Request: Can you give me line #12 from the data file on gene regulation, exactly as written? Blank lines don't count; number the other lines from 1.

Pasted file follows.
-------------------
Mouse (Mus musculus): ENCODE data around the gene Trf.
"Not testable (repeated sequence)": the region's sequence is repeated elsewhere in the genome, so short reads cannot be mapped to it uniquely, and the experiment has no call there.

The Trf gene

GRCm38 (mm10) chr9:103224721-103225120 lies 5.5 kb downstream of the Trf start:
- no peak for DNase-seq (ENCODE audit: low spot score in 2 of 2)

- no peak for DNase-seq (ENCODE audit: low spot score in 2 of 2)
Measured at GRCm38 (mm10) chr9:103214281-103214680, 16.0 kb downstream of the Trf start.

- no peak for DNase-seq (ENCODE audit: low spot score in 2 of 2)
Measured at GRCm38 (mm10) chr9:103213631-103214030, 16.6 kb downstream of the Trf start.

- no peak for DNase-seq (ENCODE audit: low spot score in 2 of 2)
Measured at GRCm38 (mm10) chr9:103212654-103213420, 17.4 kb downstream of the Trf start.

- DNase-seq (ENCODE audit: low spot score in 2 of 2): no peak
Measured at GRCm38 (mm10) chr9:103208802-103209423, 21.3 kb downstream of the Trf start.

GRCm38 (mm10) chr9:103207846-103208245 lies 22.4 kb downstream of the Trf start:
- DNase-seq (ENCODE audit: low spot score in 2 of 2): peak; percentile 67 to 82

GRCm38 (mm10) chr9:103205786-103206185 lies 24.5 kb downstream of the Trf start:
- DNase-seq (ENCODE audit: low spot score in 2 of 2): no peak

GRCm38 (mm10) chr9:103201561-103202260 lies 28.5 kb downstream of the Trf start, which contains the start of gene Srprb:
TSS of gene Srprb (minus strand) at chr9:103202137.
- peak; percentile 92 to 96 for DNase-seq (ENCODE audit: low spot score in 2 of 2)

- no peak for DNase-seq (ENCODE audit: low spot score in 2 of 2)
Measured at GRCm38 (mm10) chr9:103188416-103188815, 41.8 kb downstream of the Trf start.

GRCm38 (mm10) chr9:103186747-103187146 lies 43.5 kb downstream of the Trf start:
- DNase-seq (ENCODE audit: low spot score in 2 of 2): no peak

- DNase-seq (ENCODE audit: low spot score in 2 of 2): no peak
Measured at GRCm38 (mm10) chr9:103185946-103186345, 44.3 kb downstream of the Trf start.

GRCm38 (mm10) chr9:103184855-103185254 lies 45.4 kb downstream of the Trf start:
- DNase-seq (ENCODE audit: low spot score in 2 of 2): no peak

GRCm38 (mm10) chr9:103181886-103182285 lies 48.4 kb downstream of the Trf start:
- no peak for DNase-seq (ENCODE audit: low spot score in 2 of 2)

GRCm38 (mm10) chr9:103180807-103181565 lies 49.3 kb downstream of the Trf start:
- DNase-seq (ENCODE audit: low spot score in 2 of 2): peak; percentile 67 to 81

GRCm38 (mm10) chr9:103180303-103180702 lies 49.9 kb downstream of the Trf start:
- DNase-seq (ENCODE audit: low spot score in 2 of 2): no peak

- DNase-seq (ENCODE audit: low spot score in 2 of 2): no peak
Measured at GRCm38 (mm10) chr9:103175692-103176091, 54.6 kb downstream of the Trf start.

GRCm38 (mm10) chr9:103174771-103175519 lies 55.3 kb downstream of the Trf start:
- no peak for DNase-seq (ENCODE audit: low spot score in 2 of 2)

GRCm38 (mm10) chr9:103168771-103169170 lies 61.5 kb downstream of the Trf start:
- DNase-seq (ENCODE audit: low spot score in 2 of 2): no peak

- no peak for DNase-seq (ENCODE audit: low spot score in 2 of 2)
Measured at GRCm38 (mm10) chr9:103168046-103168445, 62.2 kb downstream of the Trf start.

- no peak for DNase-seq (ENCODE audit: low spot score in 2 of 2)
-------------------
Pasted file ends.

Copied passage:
- DNase-seq (ENCODE audit: low spot score in 2 of 2): no peak